“Dominion theology is not new. Its modern roots go back to William Branham in the late 1940’s. The teaching was essentially dormant for a time but began to be resurrected in the 1980’s and now influences a major segment of the Christian population through teachers like Mike Bickle, Rick Joyner, Paul Cain, Francis Frangipane, Jill Austin, Kim Clement and literally a host of others.”


        Also, how is 1 Thessalonians 4:13-18 interpreted? Is that in the future? Is 1 Thess. 5 talking about the destruction of Jerusalem in 70. AD ?

        My current position would be an optimistic amillennial position. I do think the great commission will succeed and that Christ is reigning now. Hoping for an answer.

      • Kenneth L. Gentry, Jr. July 21, 2014 at 6:30

        Remember that postmillennialism holds that Christianity will prevail before the end. That is not now prevailing as the dominant culture and that heresy is widespread teaches two things: (1) It is not yet the dominant culture; (2) it is not yet the end.

        I believe 1 Thess 4 applies to the second advent and 1 Thess 5 AD 70. We have to recognize a relationship between AD 70 and the second advents,, which causes them to often be linked together. AD 70 is an advertisement, as it were, for the second advent (as many non-preterist scholars recognize). Therefore biblical writers can draw them together in one context because they are theologically related. The best example of this is in Matt 24 where both AD 70 and the second advent are dealt with side-by-side.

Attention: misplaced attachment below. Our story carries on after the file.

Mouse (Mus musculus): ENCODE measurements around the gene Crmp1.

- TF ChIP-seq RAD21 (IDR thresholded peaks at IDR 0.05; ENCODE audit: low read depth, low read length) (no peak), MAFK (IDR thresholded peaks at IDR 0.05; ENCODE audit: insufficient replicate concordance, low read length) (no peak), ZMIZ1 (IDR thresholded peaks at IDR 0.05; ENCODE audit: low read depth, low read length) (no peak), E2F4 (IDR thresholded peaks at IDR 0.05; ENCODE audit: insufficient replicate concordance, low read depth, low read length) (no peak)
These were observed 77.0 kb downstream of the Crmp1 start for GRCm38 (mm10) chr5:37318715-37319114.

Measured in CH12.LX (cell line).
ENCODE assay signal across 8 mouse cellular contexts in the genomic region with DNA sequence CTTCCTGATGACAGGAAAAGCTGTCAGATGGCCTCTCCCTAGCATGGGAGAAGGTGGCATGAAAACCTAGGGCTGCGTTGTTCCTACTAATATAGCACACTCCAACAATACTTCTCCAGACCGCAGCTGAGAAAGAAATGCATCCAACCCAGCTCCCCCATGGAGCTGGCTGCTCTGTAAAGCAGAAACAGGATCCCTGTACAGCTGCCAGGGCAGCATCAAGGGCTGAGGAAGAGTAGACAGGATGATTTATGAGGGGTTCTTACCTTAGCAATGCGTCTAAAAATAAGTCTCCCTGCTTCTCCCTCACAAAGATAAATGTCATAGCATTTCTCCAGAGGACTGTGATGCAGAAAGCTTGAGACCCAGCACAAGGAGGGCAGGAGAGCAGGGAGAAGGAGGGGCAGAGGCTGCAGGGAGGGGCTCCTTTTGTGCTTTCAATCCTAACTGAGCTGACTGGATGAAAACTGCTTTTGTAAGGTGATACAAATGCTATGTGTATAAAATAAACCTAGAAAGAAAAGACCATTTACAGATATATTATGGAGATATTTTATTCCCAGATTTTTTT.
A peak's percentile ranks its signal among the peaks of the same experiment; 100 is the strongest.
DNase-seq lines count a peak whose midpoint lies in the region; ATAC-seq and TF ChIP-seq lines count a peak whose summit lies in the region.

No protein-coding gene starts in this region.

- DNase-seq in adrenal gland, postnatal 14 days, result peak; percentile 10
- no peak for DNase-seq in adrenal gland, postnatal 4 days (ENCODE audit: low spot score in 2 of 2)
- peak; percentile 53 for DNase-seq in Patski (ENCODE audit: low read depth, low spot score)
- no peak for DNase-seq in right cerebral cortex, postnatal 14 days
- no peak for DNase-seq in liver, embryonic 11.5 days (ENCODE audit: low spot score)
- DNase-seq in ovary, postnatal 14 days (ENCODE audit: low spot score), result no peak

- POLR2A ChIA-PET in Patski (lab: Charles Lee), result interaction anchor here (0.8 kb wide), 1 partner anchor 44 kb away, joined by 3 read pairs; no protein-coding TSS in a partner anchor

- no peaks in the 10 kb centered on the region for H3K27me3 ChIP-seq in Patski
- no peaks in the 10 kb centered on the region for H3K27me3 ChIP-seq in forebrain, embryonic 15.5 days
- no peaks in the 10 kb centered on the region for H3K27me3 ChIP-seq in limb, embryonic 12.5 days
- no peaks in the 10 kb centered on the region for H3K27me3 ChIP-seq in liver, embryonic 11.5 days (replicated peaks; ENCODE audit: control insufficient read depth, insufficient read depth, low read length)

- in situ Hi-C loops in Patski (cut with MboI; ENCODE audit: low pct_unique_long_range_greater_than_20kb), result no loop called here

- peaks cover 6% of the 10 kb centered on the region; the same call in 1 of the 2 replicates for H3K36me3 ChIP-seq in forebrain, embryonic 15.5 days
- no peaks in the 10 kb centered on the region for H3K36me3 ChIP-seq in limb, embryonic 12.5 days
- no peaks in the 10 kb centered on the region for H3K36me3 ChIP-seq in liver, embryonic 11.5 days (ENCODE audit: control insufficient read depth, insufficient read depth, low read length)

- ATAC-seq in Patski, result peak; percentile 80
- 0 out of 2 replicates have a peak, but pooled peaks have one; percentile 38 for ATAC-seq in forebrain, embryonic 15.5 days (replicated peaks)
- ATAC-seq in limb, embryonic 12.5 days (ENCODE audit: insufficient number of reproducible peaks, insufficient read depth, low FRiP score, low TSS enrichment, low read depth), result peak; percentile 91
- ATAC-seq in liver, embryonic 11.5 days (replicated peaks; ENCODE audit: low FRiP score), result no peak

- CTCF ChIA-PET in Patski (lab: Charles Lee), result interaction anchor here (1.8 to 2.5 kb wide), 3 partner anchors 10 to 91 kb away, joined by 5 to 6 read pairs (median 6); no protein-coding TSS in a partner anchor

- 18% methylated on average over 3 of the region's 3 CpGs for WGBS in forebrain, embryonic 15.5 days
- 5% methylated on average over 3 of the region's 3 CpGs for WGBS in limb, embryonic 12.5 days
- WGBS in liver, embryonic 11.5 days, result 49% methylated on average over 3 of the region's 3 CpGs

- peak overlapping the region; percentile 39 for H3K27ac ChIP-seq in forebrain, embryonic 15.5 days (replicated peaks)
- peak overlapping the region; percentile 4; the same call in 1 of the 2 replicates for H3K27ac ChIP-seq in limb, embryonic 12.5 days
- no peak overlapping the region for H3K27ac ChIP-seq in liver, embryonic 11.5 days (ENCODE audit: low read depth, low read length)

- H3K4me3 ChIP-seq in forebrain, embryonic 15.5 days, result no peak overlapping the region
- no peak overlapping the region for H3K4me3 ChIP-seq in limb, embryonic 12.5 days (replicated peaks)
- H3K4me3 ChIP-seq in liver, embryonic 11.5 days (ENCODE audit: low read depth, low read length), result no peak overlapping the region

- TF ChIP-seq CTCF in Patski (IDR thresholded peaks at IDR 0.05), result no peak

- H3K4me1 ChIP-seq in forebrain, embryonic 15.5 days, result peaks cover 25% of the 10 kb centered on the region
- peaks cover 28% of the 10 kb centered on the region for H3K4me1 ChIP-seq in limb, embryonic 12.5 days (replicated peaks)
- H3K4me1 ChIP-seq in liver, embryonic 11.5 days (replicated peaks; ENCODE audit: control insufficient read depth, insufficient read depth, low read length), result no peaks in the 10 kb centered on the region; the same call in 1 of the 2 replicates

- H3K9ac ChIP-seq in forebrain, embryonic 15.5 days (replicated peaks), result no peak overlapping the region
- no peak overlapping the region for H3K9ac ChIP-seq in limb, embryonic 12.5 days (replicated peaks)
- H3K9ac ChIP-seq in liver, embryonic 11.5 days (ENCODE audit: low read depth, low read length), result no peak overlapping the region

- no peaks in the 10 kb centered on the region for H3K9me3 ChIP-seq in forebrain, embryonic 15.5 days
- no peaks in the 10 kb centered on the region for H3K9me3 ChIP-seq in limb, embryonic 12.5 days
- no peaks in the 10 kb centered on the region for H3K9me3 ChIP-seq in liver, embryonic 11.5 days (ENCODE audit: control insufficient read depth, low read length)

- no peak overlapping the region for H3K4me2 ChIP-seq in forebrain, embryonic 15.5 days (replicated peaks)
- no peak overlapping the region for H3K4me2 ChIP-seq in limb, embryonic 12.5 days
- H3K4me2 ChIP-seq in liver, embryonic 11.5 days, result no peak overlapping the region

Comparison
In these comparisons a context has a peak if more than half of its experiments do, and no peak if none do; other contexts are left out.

This is somewhat like the spiritual resurrection in history and the final resurrection at the end of history being drawn together, as Christ does in John 5:34ff. They, too, are theologically related.

        Too bad the great commission fails in your view. I guess Christ gave it his best shot! 🙂

  2. Robin McClusky July 30, 2014 at 6:30

    Thanks for the answer.
    I say, amill, but recently I have been trying to understand the Postmill position. I feel pretty challenged when I read Isaiah 9. Also totally convinced about matthew 24 being fulfilled.

    When Paul says in 1 Thess 4 v.15 “For we say this to you by a revelation from the Lord: We who are still alive at the Lord’s coming will certainly have no advantage over those who have fallen asleep”